At the height of Hong Kong’s fifth wave of the Covid-19 pandemic, the management office of residential housing unit Riviera Gardens in Tsuen Wan issued a notice stating that a group of 12 care workers from mainland China was isolated in a 50 square metre unit. This followed on questionable reports that non-local care workers who were recruited under special pandemic-related measures were paid double that of local hires.
In this investigation, based on CLB’s two original reports written in Chinese (see Part I and Part II), we explore the working conditions for workers in residential care homes for the elderly in Hong Kong, the experiences of local workers versus non-local workers, and potential solutions to the ongoing public health and labour challenge of staff shortage under the backdrop of the pandemic.
Photograph: HUI YT / Shutterstock.com
In February 2022, the fifth wave of the Covid-19 pandemic broke out in Hong Kong, leading to over 9,000 deaths. The elderly were hit the hardest. On 10 March, a total of 722 residential care homes for the elderly (about 90 percent of all residential care homes) had reported Covid-19 cases. About 22,000 seniors and 6,000 employees were infected in the fifth wave. By early June, the government had conducted mass testing at over 800 residential care homes and did not find lingering community transmission.
The staffing levels of elder care homes in Hong Kong have been low for decades. But the staffing situation became critical this year, with some employees contracting the virus and others taking unpaid leave to avoid infecting their family members. At the end of February, the Hong Kong government announced that for three months it would relax the rules for importing elder care workers, allowing residential care homes to rely on temporary labour, mostly from mainland China. (Hong Kong’s foreign domestic worker population of “helpers,” largely from the Philippines and Indonesia, are not eligible to take up these jobs in residential care homes.)
Although bringing in non-local workers can be part of the solution, low staffing levels are largely the result of poor working conditions: long working hours and low wages of workers in residential care homes for the elderly. Improving labour conditions and fostering more dignity for both patients and workers is a more sustainable way to alleviate the labour shortage and is in the interest of local and non-local workers alike.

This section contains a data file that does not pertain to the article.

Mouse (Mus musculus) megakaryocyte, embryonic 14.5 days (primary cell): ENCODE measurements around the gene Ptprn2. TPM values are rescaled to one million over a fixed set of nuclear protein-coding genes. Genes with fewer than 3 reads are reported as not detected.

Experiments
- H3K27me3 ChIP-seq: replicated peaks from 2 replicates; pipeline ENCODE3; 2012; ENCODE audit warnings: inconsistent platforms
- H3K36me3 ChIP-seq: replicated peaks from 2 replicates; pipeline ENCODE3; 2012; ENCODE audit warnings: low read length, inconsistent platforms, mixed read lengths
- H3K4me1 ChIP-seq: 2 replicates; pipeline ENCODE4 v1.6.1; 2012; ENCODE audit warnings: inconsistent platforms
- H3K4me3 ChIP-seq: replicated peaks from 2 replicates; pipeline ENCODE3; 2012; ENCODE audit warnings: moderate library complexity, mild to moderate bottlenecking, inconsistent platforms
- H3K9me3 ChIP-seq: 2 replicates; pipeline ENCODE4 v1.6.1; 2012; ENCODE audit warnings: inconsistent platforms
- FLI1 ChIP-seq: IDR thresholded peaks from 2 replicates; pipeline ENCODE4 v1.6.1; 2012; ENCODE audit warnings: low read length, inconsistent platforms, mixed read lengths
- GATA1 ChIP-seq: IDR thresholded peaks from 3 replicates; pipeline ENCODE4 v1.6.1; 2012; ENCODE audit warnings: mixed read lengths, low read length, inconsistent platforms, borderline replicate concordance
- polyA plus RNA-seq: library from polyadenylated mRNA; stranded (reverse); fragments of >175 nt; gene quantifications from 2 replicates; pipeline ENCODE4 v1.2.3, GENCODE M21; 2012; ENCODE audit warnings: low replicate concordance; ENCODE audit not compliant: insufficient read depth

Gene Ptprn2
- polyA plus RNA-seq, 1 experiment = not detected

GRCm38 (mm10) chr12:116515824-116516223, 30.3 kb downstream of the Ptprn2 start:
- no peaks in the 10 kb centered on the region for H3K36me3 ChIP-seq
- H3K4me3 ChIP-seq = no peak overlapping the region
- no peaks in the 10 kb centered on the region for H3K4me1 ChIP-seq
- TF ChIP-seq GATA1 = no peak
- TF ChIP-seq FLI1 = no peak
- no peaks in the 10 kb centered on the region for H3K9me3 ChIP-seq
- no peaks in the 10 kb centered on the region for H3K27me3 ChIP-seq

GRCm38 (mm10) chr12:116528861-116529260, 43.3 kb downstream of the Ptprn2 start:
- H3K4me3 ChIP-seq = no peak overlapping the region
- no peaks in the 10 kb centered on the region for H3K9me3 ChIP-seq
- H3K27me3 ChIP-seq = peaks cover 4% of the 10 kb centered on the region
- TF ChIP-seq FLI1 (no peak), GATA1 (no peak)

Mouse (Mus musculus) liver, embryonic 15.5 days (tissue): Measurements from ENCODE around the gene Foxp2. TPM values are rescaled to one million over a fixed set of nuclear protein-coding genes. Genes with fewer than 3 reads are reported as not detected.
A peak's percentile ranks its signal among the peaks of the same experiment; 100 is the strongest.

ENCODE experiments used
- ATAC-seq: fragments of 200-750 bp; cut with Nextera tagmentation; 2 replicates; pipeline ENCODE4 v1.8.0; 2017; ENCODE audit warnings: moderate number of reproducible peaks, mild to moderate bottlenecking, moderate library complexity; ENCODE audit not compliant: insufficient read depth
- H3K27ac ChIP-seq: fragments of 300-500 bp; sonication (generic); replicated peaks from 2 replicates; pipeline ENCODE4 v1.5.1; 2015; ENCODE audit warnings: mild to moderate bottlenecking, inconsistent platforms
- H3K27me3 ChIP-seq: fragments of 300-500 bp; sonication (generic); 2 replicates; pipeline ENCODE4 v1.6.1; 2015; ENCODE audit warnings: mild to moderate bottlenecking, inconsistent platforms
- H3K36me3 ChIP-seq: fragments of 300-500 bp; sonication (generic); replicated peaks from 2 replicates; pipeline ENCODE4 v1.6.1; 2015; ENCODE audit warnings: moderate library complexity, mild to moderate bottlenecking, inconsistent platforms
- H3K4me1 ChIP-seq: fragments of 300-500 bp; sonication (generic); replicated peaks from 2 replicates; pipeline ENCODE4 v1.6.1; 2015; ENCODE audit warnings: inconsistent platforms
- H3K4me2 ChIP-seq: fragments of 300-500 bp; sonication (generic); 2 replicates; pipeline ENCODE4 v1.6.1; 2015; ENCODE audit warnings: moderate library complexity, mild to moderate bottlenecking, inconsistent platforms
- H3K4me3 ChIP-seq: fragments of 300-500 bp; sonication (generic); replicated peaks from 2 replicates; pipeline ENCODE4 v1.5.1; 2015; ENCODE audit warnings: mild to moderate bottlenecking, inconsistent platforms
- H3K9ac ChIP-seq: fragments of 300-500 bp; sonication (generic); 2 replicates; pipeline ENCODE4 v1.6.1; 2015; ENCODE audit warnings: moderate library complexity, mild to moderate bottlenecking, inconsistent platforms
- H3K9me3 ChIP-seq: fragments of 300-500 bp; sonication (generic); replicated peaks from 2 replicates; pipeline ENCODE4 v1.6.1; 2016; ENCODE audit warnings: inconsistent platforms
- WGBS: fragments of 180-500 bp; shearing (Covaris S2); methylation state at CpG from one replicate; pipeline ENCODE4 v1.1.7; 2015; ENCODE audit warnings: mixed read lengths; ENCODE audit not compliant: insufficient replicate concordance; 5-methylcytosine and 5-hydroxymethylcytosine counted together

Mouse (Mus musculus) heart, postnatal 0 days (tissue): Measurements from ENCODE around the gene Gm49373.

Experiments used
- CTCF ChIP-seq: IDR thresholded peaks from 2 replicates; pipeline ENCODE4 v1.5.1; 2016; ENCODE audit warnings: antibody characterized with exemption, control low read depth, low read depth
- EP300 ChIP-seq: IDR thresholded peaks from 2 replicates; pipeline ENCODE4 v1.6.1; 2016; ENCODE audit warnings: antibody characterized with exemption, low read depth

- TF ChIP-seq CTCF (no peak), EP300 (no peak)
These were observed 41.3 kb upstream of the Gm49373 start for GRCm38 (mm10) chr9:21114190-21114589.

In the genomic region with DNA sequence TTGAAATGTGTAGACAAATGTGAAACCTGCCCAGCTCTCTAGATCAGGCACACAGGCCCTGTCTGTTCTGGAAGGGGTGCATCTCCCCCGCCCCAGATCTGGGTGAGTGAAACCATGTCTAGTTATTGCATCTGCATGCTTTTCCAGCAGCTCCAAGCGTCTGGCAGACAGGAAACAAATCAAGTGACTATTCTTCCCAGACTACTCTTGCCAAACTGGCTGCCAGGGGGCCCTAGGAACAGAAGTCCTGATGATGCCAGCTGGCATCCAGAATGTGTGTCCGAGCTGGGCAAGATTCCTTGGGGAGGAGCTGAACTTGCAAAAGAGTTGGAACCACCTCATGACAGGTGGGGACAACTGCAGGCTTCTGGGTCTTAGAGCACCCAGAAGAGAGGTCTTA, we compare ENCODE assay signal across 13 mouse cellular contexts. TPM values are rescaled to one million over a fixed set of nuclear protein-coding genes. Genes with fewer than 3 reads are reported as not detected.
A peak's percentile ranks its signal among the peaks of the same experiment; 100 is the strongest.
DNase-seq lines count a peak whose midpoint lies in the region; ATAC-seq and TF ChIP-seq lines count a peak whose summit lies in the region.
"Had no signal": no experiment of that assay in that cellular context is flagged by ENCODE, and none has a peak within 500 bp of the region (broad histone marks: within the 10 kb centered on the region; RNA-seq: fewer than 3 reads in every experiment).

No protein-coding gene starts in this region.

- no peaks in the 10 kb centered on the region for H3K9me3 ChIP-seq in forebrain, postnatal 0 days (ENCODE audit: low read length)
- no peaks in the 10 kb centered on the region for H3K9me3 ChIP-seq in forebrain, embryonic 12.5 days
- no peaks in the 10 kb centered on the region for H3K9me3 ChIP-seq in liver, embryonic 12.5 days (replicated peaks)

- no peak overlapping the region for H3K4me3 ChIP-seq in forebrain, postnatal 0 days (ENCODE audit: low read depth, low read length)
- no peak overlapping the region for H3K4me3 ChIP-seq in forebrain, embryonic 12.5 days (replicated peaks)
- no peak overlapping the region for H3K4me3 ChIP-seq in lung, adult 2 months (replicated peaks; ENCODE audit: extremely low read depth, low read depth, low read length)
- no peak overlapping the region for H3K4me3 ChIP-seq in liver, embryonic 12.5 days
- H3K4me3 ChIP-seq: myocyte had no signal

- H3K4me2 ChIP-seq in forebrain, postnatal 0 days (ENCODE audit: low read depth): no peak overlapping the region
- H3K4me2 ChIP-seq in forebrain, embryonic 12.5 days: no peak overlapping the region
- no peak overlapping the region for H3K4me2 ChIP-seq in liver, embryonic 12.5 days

Our research involved an interview with the Community Care and Nursing Home Workers General Union secretary general - prior to the union’s recent disbandment - and review of relevant policy documents, reports, and articles. We have found that the residential care home for the elderly industry has one of the lowest salaries and one of the largest number of mainland temporary workers among all industries in Hong Kong. Non-local temporary workers are vulnerable to a greater degree of labour exploitation, and importing labour may contribute to worsening working conditions in Hong Kong. In fact, protecting the rights and interests of local and non-local workers are not in conflict with each other. But protecting these interests will be more difficult with the disappearance of several unions that have acted as a trusted resource for workers.
(All dollar amounts in this article refer to Hong Kong dollars.)
Labour Conditions for Elder Care Workers in Hong Kong
Residential care facilities for elders in Hong Kong are categorised either as “care and attention homes for the elderly” or “nursing homes.” Both provide accommodation and daily care, but the latter provides a higher level of care for those whose health is deteriorating. According to the law, the minimum requirement for the ratio of nursing staff to residents at nursing homes is 1:5, whereas that of care and attention homes ranges anywhere from 1:20 to 1:60.